Jump to main content

Radiating positive energy is his goal at work and home

Smiling man with cropped dark hair, beard, and mustache, wearing a magenta checked shirt and jeans. On white banner with-Ulysses Johnson Jr., Superintendent of Utilities, Facilities Management, and blue Employee Recognition Program logo.

Growing up, Ulysses Johnson Jr. relished holidays. They were the times when everyone gathered on the family’s South Carolina farm to catch up and celebrate. And these were big celebrations; on his father’s side alone he could count 22 aunts and uncles, plus numerous cousins.

During these reunions, the young man learned about family, faith, service, and the value of quality work. Throughout his 35-year career at UT Southwestern, those lessons have stayed with him.

“I encounter different challenges daily. They always come up, and it’s how you approach them that makes the difference,” says Mr. Johnson, who started at UTSW in 1988 as a maintenance worker and today is a Superintendent of Utilities in Facilities Management. “I bought in on the premise of a positive work environment. In a shop setting, it changes the dynamic – all the way from supervisors to team members. If you choose to make the energy around you positive, at some point in life it will become you.”

His duties range from working with contractors to training others at diagnosing problems on UT Southwestern’s various heating, ventilation, air conditioning, and water systems. But he’s also been known to go waist-deep in water to position pumps while restoring power after a flooding incident.

After serving in the U.S. Navy, Mr. Johnson was a firefighter for five years in Columbia, South Carolina. What he hoped would be a first-responder opportunity in Dallas proved to be the gateway to a new career with another large community.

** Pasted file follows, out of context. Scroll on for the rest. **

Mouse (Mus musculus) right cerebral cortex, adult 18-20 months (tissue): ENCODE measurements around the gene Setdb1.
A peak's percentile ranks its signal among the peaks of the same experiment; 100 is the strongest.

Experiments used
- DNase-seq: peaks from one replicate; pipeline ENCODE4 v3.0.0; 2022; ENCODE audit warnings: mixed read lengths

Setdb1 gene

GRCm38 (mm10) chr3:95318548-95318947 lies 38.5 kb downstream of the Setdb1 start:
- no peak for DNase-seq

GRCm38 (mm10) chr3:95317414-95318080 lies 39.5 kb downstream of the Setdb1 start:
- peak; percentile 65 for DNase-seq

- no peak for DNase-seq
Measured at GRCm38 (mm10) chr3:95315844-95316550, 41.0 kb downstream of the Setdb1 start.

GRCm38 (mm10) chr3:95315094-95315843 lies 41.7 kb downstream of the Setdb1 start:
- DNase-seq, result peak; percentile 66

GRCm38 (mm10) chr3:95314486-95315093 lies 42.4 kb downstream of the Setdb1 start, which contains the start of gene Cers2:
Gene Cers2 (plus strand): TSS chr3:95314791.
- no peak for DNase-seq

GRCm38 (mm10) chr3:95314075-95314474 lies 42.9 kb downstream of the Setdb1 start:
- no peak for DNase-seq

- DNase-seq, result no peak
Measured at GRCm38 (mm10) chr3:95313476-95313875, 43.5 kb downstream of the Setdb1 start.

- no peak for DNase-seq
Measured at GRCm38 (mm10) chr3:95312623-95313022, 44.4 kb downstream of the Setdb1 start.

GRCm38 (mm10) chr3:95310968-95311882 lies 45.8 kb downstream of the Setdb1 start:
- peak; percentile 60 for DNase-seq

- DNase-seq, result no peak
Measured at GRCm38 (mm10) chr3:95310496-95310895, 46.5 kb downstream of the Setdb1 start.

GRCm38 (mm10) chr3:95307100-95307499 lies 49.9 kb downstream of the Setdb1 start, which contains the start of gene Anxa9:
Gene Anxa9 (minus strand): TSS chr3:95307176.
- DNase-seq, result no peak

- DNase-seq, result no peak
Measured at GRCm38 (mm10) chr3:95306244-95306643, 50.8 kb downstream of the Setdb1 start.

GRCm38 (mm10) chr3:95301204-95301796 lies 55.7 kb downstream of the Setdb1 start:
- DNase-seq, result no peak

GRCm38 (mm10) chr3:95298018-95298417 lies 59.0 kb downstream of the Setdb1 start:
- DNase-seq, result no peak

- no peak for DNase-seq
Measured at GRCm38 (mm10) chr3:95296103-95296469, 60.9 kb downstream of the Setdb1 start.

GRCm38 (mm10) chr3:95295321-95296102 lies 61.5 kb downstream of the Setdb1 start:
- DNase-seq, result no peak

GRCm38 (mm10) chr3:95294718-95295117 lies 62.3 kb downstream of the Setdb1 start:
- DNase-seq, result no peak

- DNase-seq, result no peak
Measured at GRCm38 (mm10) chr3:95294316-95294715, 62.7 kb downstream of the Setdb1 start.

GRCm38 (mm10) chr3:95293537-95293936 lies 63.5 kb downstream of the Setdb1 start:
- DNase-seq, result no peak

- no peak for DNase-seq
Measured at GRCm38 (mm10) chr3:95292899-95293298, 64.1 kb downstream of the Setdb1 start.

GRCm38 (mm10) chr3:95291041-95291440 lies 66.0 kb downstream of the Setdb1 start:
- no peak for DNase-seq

“Dallas had 12 open firefighter positions, so I came here with my fiancée,” he says. “In all, more than 300 applied for those jobs, and I wasn’t selected. But I heard that UT Southwestern was growing and I thought there might be another opportunity. That was 35 years ago, and I’m still here.”

On Halloween, he has come to work dressed as a doctor and a firefighter. For department parties, Mr. Johnson may bring the team a big plate of his seven-layer lasagna or his newest specialty, banana pudding.

In his spare time, he shares his strong faith and mentors others, cuts the hair of anyone who needs it, plays chess, and tinkers around the house.

He and Angela, his wife of 37 years, also take great pride in seeing their son, Joshua, on pace at the University of North Texas to become a career development counselor.

“I’m going to retire someday, but not before my wife,” Mr. Johnson says. ‘She works for the school system and also loves what she does. Maybe we’ll slow down once the son graduates.”

Back-to top